January 28, 2022

Fighting brands and mobile phone plans

How do incumbent companies react to a new competitor?

Source: Foto-event

In 2011, France’s cellphone market was dominated by just three mobile network operators and plagued by weak competition. The French were paying on average 17 percent more for telecommunication services than Americans. But by 2014, the market had dramatically changed, and French consumers were paying 27 percent less than consumers in the United States.

Economists attributed the sharp reversal to the entry of a new, low-cost provider, Free Mobile, in 2012. The example is now held up as an illustration of the power of free markets to benefit consumers. 

In a paper in the American Economic Review, authors Marc Bourreau, Yutec Sun, Frank Verboven take a closer look at how Free Mobile changed the mobile network market in France. 

“We're interested in understanding what happens when a new entrant causes a disruption. What are the reactions of the incumbent firms?” Verboven told the AEA in an interview. “There are lots of theories, but there's still limited empirical evidence on this.”

France doesn’t have a reputation for embracing free markets, but its regulators took a big step in that direction when they granted Free Mobile a license in 2011. The new entrant moved aggressively against its competitors, offering unlimited talk, text, and data for a fraction of what incumbents charged. In only a few years, the company captured 20 percent of the market. 

The established providers—Orange, SFR, and Bouygues—responded by almost simultaneously introducing lower-end subsidiary brands in 2012.


The rise of Free Mobile
The chart below shows market shares of French mobile services by product line brands. The solid-colored lines are the premium products of the three major incumbents, and the dashed-colored lines are the lower-cost alternatives they introduced in response to Free Mobile (black solid line).
Source: Bourreau et al. (2021) 


Similar business cases have led other researchers to provide theories on the phenomenon. In such settings, incumbents don’t just drop their prices, but often launch “fighting brands” designed specifically to compete with the new entrant, while retaining their premium brands. 

The authors built on existing work by closely examining the incumbents’ incentives to engage in such product strategies before and after the arrival of the new entrant. 

They argue that the mobile network incumbents were in a state of semi-collusion prior to 2012. While there is no hard evidence for any illegal scheme, there was a kind of unspoken agreement among the mobile companies to offer only premium brands. 

In this environment, there was no incentive to fill the niche that Free Mobile eventually occupied. Customers who preferred a low-cost phone plan simply had to pay for the higher-priced service or go without. Any of the incumbents could have met the demands of these consumers, but such a move would only steal some business from the other incumbents in the short run. In the long run, it would cause the other incumbents to retaliate with their own low-cost plans, ultimately cutting into sales of premium products and reducing overall profits for everyone.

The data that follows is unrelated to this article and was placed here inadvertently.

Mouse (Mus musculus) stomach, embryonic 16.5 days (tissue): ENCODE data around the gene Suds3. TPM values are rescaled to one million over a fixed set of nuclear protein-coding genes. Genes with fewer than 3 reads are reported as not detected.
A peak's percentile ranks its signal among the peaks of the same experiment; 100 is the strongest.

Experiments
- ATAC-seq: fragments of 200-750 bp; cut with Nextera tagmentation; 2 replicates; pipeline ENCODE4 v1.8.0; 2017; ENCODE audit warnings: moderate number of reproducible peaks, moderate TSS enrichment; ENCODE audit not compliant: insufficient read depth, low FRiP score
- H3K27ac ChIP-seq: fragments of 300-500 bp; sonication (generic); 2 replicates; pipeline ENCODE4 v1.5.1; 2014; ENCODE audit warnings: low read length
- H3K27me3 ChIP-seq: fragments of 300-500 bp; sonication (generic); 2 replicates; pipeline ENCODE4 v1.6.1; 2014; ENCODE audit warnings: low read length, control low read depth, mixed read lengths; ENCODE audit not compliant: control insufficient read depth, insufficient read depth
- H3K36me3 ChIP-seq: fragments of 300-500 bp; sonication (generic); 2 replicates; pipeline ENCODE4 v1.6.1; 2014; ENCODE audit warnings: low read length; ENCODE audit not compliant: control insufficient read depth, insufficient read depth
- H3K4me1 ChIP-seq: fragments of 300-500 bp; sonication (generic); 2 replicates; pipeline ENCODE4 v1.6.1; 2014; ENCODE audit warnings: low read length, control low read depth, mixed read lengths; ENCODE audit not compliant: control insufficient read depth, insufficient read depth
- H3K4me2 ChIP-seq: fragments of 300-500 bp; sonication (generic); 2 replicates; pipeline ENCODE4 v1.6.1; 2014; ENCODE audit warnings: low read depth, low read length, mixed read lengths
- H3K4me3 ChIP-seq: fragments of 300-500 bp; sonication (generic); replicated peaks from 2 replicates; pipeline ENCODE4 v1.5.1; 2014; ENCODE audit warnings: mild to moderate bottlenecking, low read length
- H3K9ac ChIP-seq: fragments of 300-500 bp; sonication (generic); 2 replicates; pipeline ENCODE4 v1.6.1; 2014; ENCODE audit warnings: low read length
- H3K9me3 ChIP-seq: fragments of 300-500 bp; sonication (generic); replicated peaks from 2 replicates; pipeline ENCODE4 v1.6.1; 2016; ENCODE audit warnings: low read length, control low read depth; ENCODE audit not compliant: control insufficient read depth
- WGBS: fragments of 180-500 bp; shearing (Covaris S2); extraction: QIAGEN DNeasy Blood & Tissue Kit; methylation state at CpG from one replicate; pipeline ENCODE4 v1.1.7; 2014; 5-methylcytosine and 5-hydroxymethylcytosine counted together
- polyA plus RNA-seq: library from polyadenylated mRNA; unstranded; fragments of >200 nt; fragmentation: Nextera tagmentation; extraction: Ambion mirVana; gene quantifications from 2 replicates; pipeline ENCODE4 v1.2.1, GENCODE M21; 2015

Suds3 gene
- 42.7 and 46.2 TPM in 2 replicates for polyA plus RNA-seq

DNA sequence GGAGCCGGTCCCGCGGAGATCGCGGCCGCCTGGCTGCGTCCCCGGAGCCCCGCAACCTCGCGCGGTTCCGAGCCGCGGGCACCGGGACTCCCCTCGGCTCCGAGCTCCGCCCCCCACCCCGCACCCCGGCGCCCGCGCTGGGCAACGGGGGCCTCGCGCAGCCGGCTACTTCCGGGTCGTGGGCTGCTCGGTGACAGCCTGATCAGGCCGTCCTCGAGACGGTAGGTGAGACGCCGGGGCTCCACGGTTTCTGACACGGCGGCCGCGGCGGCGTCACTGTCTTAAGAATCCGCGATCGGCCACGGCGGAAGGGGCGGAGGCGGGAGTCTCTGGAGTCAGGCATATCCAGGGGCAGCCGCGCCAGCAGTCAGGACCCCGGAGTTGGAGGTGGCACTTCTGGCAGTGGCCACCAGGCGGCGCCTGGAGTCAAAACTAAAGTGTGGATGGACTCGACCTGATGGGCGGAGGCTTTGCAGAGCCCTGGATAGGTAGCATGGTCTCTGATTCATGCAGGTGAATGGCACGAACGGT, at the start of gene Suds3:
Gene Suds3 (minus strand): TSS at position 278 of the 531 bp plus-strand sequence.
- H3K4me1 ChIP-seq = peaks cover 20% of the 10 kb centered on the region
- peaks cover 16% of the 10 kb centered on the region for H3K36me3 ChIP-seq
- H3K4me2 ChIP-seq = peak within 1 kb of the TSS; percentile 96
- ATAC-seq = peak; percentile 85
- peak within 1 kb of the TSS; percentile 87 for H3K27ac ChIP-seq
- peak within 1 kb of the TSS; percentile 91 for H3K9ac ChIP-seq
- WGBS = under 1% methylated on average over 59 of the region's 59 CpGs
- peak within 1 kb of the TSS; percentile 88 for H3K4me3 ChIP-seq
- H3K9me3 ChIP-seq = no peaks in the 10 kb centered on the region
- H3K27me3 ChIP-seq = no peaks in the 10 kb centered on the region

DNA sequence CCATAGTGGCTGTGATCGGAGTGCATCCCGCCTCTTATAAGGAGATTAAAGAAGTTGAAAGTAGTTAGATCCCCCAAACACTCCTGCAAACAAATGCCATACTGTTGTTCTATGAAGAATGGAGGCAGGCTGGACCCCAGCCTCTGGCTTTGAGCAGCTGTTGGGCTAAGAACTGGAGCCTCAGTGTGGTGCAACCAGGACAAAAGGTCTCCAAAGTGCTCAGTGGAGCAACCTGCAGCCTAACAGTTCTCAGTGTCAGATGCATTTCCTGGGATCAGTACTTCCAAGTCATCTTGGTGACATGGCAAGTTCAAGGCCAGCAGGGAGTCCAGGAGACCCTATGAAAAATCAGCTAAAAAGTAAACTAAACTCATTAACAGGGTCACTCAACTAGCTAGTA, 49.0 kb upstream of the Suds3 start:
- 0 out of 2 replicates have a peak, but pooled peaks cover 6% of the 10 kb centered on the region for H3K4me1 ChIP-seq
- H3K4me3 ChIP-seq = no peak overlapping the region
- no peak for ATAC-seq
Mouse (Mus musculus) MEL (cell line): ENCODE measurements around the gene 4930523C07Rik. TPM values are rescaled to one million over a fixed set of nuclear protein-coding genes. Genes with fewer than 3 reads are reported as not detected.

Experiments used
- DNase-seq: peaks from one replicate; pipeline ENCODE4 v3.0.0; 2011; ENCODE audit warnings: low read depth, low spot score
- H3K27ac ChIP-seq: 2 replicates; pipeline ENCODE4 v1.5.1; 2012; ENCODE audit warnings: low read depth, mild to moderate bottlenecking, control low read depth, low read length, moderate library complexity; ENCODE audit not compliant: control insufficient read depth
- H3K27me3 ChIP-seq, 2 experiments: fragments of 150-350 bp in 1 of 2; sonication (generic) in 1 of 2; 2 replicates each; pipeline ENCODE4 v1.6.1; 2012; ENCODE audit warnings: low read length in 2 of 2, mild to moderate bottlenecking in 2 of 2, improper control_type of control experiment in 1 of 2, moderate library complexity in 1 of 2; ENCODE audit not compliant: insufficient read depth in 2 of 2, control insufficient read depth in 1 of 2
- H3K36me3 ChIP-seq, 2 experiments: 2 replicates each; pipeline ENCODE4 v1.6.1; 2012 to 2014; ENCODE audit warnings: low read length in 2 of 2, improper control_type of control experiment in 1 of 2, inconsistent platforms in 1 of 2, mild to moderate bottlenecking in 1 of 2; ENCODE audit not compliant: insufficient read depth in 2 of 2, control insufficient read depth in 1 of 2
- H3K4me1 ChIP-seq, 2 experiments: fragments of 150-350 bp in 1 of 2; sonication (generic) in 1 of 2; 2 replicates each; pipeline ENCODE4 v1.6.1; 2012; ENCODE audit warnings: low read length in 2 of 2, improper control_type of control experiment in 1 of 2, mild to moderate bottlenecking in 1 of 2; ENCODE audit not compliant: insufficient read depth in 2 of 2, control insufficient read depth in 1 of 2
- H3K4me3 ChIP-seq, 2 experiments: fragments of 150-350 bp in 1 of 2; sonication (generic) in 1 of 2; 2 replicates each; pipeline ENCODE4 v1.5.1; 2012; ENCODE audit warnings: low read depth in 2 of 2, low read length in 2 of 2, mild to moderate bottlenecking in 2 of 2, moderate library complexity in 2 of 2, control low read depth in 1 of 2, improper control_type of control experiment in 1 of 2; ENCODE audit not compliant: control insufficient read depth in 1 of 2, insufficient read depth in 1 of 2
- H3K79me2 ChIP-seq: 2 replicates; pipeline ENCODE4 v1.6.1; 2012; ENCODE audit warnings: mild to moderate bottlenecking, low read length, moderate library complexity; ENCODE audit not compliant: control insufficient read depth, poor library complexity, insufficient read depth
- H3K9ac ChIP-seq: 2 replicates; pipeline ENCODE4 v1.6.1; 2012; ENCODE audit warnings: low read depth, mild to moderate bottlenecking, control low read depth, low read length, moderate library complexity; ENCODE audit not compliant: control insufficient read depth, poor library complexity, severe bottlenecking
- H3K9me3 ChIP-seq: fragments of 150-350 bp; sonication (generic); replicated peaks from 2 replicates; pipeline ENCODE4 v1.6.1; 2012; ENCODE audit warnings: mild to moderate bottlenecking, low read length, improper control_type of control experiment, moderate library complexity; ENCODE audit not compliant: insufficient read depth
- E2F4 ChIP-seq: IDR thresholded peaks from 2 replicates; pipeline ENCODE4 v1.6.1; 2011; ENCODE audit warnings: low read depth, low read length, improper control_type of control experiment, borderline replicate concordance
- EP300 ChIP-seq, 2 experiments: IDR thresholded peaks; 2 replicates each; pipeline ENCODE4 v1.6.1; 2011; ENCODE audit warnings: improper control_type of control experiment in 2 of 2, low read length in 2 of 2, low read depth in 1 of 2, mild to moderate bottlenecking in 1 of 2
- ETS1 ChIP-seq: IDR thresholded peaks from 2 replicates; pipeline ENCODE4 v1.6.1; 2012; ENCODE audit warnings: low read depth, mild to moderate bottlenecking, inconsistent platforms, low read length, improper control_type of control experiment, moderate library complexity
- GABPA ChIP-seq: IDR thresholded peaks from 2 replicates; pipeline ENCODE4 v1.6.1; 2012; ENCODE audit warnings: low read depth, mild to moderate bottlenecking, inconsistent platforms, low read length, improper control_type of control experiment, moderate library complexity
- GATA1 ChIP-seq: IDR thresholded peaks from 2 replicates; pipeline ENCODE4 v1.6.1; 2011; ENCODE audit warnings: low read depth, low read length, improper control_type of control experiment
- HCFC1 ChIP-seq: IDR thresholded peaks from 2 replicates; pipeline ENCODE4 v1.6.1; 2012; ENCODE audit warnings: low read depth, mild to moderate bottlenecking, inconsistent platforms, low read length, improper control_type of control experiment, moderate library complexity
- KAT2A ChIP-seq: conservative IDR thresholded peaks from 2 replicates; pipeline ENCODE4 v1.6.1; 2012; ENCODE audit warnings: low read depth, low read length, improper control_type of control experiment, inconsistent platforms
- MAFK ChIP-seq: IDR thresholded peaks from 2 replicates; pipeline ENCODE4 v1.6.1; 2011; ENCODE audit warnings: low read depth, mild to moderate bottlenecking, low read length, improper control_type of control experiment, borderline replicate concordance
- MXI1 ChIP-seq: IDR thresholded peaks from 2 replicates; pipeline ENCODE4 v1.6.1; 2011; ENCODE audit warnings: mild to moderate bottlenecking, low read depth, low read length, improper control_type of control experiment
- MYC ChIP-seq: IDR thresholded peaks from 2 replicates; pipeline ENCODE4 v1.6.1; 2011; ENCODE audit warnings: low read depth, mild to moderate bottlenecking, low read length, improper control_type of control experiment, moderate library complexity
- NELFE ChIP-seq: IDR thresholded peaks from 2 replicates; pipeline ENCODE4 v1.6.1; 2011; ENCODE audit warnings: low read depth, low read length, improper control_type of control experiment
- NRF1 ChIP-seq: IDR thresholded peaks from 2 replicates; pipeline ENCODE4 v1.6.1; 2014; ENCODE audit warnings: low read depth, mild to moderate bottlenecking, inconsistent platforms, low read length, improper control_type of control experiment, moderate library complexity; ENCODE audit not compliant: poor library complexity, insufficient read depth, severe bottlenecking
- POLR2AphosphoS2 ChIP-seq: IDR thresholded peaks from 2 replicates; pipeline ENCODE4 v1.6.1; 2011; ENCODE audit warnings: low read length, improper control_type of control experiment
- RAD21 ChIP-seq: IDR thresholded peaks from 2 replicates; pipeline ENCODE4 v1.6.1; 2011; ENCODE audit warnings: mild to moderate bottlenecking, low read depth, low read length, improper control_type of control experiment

Free Mobile’s entry facilitated the breakdown of this incentive to restrict product variety.

Once Free Mobile launched its more affordable product, the incumbents quickly changed strategies, creating a new landscape which significantly benefited consumers.

One of the cornerstones of competition policy is merger policy, where there's a lot of calls for stronger enforcement. Our research doesn't deny that this can be good, but  governments also have a role in removing artificial entry barriers. This should also get more attention.

Frank Verboven

Using their theory and data on the consumption of mobile services from 2011 to 2014, the authors found considerable benefits to consumer welfare. These benefits came mainly through more product variety offered by the new entrant and the incumbents’ fighting brands, which were responsible for 50 percent and 32 percent, respectively, of consumer gains. Only 18 percent of the gains to consumers came from intensified price competition.

The authors’ findings offer important insight into the dynamic nature of market structures and how governments can influence them to benefit consumers.

“One of the cornerstones of competition policy is merger policy, where there's a lot of calls for stronger enforcement,” Verboven said. “Our research doesn't deny that this can be good, but  governments also have a role in removing artificial entry barriers. This should also get more attention.”

Market Entry, Fighting Brands, and Tacit Collusion: Evidence from the French Mobile Telecommunications Market appears in the November 2021 issue of the American Economic Review.